Lack of Reaction

The second missed opportunity for writing feelings is the lack of reaction to whatever is weird. If one character is doing something to disturb the status quo, the characters around him need to take notice instead of taking the path of least resistance. I know there are some worlds, like totalitarian societies in a dystopia, for example, where any kind of out-of-line behavior is frowned upon and maybe it’s a bad idea to react. Even in that case–and maybe especially in that case–characters should be tough on other characters. That means confronting them, forcing them into the vulnerable places, throwing open closet doors and letting the skeletons out. If something is weird, it needs to be weird for the POV character and those around them.

Writing emotions that match the action in your story helps the reader get context. Classic story theory dictates that a story really begins when a character’s normal gets thrown into a state of abnormal. They spend the rest of the story trying to either get back to normal or establish a new normal. So events that leave the status quo behind should be reacted to with feeling, and lots of it. Both internal and external. By everyone involved.

Don’t Take Shortcuts When Writing Emotions

This is something I’ve discussed a lot on the blog, but it never becomes less important. Writers are notorious for taking shortcuts when it comes to writing emotions. That’s why characters shrug off bumps in the night until it’s convenient for the writer’s plot to finally involve the monster. That’s why they ignore a friend’s mounting pallor until–oops!–they’re found in the cemetery at midnight, feeding on a fresh kill. If your protagonist and the other characters in your world have such tight control over themselves and their reactions to events, there are fewer opportunities for your reader to get to know them.

My manuscript critique services will help you write authentic emotion that fits the action in your story.

Connecting Secondary Elements

You’re writing a novel and putting a lot of images, events, characters, settings, and objects into it. Grand! A lot of manuscripts don’t take the necessary step after this, however, and connect the dots. If you introduce a character early on, they should work their way deeper and deeper into the fabric of your plot. Images should reappear and gain significance each time. A bird in chapter one will ideally have new shades of meaning halfway through the book, and then even more in the final chapter. Settings should change as the plot unfolds, meaning that the quarry your protagonist runs away to on a carefree summer day might change drastically when she takes a boyfriend there at night. Not only might your character experience these images, events, places, and people, you should keep in mind how your protagonist reacts to them.

Imagine a photograph of two people you’ve never seen before, young girls playing table tennis. To a random stranger, this elicits little or no reaction. But imagine if you were the girls’ mother, looking at the photograph? Or one of the girls, but maybe thirty years down the line? That object has now become imbued with some very personal emotions. Give the important secondary elements of your manuscript significance by building a relationship between them and your main character. These relationships can change and evolve over time.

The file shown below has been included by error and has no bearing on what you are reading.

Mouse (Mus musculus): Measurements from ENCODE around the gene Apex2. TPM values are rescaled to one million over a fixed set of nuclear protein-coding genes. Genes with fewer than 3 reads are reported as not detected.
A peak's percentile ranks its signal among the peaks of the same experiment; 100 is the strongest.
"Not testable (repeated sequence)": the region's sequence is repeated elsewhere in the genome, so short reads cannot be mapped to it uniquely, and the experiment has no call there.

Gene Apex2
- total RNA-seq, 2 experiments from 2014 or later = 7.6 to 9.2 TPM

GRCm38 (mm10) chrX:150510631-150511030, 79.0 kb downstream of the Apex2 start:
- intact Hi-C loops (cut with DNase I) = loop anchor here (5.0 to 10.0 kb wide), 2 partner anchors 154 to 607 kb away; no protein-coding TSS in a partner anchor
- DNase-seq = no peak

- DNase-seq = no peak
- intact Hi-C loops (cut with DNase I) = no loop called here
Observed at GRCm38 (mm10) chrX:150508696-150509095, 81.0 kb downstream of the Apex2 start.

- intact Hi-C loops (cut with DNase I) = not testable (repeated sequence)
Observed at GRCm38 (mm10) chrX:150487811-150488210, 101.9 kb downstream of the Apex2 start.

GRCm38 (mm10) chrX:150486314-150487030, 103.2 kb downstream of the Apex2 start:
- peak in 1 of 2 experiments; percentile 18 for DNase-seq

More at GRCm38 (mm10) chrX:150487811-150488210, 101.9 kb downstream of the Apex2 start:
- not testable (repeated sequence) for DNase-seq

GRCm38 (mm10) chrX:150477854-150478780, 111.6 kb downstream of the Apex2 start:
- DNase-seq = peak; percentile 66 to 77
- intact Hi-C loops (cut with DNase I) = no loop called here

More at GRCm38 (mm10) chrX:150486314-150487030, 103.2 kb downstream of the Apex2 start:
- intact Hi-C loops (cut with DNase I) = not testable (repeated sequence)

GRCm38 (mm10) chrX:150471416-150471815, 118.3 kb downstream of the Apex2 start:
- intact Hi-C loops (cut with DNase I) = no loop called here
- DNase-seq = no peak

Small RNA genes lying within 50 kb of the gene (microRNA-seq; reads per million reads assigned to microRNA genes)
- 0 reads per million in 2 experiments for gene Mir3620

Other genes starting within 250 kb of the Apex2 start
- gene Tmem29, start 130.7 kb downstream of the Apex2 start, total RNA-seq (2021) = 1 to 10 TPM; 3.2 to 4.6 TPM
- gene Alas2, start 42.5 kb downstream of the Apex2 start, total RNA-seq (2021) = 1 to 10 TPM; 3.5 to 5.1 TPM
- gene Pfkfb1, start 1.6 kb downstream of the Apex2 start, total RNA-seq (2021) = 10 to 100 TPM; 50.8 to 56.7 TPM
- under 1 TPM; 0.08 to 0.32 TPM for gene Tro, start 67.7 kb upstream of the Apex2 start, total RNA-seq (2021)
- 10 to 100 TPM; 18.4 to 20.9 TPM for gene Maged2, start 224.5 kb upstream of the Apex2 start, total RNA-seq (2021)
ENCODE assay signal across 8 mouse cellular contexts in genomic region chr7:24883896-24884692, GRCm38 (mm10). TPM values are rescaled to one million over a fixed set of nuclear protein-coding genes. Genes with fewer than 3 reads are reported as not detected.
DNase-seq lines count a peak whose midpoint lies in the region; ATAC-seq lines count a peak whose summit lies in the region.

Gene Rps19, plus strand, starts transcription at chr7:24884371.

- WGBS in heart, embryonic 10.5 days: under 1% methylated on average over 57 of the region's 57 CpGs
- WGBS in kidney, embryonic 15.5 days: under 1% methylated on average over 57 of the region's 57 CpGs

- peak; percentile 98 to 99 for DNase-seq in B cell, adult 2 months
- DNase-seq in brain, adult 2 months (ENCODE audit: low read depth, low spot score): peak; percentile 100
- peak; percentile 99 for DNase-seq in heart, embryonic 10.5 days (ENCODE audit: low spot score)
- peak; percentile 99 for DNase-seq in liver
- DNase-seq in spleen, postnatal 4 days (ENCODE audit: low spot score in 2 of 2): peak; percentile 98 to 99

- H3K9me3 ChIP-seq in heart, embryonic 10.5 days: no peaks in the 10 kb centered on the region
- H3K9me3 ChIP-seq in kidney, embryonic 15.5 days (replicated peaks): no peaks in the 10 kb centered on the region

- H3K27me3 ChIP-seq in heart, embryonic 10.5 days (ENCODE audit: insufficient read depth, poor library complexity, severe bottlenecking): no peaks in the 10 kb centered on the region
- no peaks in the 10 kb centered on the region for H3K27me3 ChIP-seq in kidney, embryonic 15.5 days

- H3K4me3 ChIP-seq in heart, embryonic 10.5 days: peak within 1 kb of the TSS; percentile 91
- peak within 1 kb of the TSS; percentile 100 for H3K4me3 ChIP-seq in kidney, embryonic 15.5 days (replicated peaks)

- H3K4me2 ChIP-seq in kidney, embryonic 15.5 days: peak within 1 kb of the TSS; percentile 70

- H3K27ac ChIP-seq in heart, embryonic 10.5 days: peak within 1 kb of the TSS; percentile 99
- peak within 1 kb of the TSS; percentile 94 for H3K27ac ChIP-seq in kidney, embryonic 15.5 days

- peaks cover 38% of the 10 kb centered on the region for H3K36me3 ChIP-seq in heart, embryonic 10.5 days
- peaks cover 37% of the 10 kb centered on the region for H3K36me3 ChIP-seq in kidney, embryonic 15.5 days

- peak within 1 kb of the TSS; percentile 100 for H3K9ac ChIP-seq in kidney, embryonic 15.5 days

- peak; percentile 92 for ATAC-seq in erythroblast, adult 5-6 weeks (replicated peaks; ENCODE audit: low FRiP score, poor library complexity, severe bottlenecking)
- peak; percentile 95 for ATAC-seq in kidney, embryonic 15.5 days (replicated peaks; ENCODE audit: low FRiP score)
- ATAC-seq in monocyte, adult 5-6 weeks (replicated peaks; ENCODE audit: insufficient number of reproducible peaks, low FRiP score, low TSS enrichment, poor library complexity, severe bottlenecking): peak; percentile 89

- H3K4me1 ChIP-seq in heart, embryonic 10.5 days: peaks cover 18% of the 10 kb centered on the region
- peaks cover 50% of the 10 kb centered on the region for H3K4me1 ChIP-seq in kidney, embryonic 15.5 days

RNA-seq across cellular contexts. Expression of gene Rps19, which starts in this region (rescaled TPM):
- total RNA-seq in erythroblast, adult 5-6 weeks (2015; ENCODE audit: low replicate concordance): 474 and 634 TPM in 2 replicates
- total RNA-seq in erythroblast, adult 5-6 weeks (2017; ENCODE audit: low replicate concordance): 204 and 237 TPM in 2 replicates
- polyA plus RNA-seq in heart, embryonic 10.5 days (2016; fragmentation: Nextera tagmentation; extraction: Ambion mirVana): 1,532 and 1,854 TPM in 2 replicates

Mimic the human brain and don’t let your characters think linearly. This means that you shouldn’t just bring an important secondary element to the page when it’s convenient or right when it’s needed. In between encounters with that bird that keeps reappearing or a character who is crucial to the plot, let your main character remember them or wonder about them. That’s too convenient, and it plays on the surface. Free yourself from only referencing one of your carefully chosen story points when it’s needed and let them form a richer tapestry using your character’s inner life.

The Power of Character Actions and Reactions

Character actions are a vital part of building your story. But there’s one tool available to writers that I find is often underused: character reaction. This is a missed opportunity to build strong characters. Even if you’re in third person but especially if you’re in first person, you need to highlight big moments in your story and call attention to emotion and character relationship by making sure each noteworthy exchange or event lands with your character.

character actions, strong characters
Building strong characters: If something is a BIG DEAL, make the corresponding reaction big, whether through dialogue, Interiority, or action.

Let Character Actions and Reactions Guide Your Reader

Character actions and reactions give your reader valuable clues as to how they should be reacting, what they should be learning from whatever just transpired, and how significant it is to the overall story.

For example, a character is staring out the window at night when, suddenly, she sees a firefly turn into a fairy princess out on the lawn. What is her reaction? If she thinks “Oh, no! Not again! That means dad will make me go out there first thing tomorrow and wash the fairy dust off the grass…” then that tells the reader that fairies are common in this world, and a bit of a nuisance. Not only do we get the character’s attitude about the firefly fairy, but we get valuable worldbuilding information (especially if this is the first time we see that this world has magic/fantasy elements to it). If she thinks “WHAT THE F*** IS THAT?!?!?!?!?!” and runs screaming from the room, we may take that as our cue that firefly fairies are not the norm and that something truly odd is going on.